Types of Flexibility Training and the Specifics of Performance: Sarah Moon
Firstly we need to establish that warming up and flexibility are not the same thing. The aim of warm up stretches primarily is to prevent injury and prepare for movement. Flexibility refers to the range of motion about a joint and flexibility training aims to improve the functional range of movement. All human movement is effected when nerve impulses stimulate a muscle group into action. This action is limited by the range of movement (ROM) the muscles are restricted to, due to the structures within a joint such as the bones, muscles, ligaments, tendons and the overlying skin. Most of these are elastic to a greater or lesser degree and therefore their ability to stretch can be improved with proper flexibility training
<ul><li>Bones of course are not elastic and the flexibility in some joints (e.g. elbow) is limited by the shape of the bones involved and cannot be pushed past a certain point. </li></ul>
<ul><li>There are four different types of flexibility training including dynamic, static, ballistic and Proprioceptive neuromuscular facilitation (PNF). The four types of flexibility training can each be suited to different areas and forms of activity. Regularly scheduled stretching programs over 2-5 days per week, for 15-20 minutes per day, will improve flexibility in a few weeks. </li></ul>
Ballistic Flexibility: <ul><li>Ballistic flexibility uses the momentum of a moving body or a limb in an attempt to force it beyond its normal range of motion (ROM). This is stretching by bouncing into (or out of) a stretched position, using the stretched muscles as a spring which pulls you out of the stretched position. (e.g. bouncing down repeatedly to touch your toes.) However ballistic stretching is considered useful only for specific athletes such as hurdlers, track runners and swimmers who perform explosive movements, this is because ballistic stretching can easily lead to injury if it is not done correctly as it does not allow your muscles to adjust to, and relax in, the stretched position. It may instead cause them to tighten up and cause damage through the bouncing action. </li></ul>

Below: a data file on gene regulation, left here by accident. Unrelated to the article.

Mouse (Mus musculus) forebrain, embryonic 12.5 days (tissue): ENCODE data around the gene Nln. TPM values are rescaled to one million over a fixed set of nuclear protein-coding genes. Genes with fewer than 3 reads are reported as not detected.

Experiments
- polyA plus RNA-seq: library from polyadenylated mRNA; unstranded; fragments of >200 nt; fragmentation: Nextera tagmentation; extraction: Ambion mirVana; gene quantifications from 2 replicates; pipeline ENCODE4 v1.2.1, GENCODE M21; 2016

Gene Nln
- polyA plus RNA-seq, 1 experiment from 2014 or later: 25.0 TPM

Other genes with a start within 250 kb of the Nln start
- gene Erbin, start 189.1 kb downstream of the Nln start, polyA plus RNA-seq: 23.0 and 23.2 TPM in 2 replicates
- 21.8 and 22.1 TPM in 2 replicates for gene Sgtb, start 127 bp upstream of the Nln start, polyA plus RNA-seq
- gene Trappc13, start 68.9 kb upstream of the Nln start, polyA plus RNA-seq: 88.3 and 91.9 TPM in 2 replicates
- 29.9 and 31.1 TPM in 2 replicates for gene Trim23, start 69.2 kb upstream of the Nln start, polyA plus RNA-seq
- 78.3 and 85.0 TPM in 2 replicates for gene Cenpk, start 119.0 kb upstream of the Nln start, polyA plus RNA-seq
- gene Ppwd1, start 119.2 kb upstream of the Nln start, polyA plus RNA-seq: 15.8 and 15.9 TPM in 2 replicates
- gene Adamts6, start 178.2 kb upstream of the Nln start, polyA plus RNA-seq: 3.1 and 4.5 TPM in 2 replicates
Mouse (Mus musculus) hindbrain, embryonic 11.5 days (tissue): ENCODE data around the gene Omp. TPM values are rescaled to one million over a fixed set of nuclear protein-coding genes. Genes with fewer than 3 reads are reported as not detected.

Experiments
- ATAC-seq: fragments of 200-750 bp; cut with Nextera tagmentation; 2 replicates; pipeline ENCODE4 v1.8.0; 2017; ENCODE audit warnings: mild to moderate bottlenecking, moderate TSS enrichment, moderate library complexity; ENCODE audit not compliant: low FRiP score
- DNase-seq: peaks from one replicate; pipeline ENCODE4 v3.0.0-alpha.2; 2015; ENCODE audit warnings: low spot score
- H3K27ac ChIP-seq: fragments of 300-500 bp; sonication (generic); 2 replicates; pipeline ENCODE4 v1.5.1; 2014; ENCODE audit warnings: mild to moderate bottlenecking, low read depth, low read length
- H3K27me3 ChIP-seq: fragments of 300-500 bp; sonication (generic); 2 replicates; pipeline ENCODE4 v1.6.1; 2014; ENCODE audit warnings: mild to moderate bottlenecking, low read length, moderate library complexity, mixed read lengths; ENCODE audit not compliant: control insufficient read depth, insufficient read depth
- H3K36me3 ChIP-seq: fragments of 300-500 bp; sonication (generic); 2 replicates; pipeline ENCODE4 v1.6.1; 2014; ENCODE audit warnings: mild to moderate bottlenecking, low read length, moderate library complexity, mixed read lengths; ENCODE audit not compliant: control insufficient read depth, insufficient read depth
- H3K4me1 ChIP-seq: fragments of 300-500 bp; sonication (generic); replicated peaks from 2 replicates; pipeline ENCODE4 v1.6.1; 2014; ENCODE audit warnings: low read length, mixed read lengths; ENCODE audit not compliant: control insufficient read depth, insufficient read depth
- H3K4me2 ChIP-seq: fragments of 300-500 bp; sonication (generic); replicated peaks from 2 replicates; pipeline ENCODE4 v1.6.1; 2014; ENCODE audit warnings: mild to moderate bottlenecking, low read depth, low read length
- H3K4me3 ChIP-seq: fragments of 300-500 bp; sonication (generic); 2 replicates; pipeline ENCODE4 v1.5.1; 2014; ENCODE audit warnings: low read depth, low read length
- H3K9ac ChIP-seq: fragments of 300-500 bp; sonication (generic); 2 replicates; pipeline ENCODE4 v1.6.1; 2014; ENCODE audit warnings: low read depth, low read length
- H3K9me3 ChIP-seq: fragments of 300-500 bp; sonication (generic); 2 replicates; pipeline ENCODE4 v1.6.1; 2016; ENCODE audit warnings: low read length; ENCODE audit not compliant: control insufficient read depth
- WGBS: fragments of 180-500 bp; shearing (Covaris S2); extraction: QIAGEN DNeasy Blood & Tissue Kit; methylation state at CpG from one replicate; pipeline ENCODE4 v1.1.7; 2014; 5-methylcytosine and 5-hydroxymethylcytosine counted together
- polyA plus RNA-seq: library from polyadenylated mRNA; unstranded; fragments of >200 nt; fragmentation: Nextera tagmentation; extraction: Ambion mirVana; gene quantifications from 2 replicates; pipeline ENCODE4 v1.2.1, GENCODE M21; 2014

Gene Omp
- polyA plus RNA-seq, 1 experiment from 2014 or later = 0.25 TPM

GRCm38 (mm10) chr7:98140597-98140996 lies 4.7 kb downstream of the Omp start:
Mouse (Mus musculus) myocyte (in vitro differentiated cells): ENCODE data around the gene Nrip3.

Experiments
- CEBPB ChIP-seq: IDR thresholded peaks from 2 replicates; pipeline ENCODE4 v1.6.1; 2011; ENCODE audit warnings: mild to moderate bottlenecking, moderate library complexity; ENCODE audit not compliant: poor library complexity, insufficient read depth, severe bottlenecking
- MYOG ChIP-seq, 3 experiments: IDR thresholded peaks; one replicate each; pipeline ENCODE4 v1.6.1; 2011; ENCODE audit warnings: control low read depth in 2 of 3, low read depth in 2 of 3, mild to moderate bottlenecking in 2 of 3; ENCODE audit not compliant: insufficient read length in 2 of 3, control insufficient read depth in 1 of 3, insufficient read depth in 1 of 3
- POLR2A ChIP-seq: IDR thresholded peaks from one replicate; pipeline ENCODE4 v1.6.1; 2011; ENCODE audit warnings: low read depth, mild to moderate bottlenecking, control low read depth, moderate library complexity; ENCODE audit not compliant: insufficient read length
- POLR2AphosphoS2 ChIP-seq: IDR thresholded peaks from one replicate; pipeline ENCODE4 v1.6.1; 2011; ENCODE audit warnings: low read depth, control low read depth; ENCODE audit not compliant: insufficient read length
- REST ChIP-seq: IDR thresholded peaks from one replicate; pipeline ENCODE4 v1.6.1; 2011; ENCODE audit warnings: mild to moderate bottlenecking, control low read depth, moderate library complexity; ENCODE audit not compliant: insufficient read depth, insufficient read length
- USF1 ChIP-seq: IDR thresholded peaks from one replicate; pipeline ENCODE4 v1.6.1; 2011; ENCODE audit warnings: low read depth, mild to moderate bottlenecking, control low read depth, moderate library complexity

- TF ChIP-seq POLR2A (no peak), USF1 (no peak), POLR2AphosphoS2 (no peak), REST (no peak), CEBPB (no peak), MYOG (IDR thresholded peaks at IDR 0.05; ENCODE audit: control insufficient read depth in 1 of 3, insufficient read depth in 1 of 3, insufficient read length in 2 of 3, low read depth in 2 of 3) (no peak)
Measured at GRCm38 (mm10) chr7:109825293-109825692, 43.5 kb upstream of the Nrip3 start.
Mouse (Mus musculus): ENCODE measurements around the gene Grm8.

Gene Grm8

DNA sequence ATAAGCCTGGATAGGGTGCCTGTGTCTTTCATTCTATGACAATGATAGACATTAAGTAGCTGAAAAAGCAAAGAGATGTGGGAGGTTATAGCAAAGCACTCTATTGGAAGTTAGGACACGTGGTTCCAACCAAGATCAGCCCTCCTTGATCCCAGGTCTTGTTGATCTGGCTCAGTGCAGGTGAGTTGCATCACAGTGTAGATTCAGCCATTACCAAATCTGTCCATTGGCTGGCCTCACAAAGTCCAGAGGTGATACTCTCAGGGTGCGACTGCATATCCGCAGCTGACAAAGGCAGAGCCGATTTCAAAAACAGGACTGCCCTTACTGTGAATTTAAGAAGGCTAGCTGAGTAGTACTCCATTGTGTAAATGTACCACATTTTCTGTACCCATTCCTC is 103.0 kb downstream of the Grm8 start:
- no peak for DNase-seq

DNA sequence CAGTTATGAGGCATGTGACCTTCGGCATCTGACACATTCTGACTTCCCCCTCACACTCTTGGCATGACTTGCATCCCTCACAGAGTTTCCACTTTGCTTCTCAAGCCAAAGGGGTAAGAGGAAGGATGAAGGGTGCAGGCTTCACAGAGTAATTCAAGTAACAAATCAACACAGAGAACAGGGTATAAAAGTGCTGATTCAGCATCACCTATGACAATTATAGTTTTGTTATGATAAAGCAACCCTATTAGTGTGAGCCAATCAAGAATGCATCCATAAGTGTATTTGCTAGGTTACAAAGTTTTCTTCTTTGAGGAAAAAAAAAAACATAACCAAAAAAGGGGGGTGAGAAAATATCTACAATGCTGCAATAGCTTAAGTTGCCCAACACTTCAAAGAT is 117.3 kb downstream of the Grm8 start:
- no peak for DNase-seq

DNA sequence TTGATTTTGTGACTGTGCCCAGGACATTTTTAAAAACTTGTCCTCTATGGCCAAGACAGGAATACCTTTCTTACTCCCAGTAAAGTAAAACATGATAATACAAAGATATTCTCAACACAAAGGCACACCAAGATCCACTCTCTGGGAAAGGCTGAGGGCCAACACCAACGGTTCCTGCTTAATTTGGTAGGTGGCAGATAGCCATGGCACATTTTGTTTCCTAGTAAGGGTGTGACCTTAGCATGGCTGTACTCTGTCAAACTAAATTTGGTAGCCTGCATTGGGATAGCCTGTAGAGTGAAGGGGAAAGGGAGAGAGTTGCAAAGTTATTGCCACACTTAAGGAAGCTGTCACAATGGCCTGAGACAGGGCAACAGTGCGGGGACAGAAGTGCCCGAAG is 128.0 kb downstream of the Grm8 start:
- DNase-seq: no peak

Dynamic Flexibility: <ul><li>Dynamic flexibility refers to using the speed of movement, momentum and active muscular effort to bring about a stretch. Unlike static stretching the end position is not held. Dynamic stretching is similar to ballistic stretching except that it avoids bouncing motion and tends to incorporate more sport specific movements. Arm circles, leg lunges (without stopping) and kicking action are all examples of dynamic stretches. Dynamic stretching is useful before competition as it can be shown to reduce muscular tightness. Dynamic stretching can be seen to be useful for most areas of sport especially those such as dancing, soccer, netball etc. </li></ul>
Static Flexibility: <ul><li>Static flexibility involves stretching muscles while the body is at rest. It is composed of various techniques that gradually lengthen a muscle to an elongated position (to the point of discomfort) and hold that position for 10-30 seconds. Static stretching exercises involve specialized tension receptors in our muscles. When done properly, static stretching slightly lessens the sensitivity of tension receptors, which allows the muscle to relax and to be stretched to greater length. There is doubt over the effectiveness of static stretching, with some circles of sport strongly recommending against it (for example: sprinters, hurdlers and track athletes) as static stretching can remove the power from the muscles before an activity </li></ul>
Proprioceptive Neuromuscular Facilitation <ul><li>PNF flexibility training is a technique of combining passive stretching and isometric contractions. PNF refers to any of several post-isometric relaxation stretching techniques in which a muscle group is passively stretched, then contracts isometrically against resistance while in the stretched position, and then is passively stretched again through the resulting increased range of motion. PNF stretching usually employs the use of a partner to provide resistance against the isometric contraction and then later to passively take the joint through its increased range of motion. It may be performed, however, without a partner, although it is usually more effective with a partner's assistance. </li></ul>
Benefits of Flexibility Training: <ul><li>Flexibility training increases the joint range of motion (ROM). By increasing this joint range of motion, performance can be enhanced and the risk of injury reduced. The rationale for this is that a limb can move further before an injury occurs. </li></ul>
BIBLIOGRAPHY: <ul><li>Books: </li></ul><ul><li>Browne, S. et al. (2000) PDHPE application and injury, HSC course. Oxford University Press: Melbourne. </li></ul><ul><li>HSC Option 4. improving performance </li></ul><ul><li>Websites: </li></ul><ul><li>Sport fitness advisor.(2008). Flexibility training.http://www.sport-fitness-advisor.com/flexibilitytraining.html Retrieved 5/5/08 </li></ul><ul><li>Flexibility training (no date) http://www.cmcrossroads.com/bradapp/docs/rec/stretching/stretching_4.html. Retrieved 6/5/08 </li></ul><ul><li>Spine universe. (2008). Flexibility training tips http://www. spineuniverse . com/displayarticle .php/article847.html retrieved 5/5/08 </li></ul>
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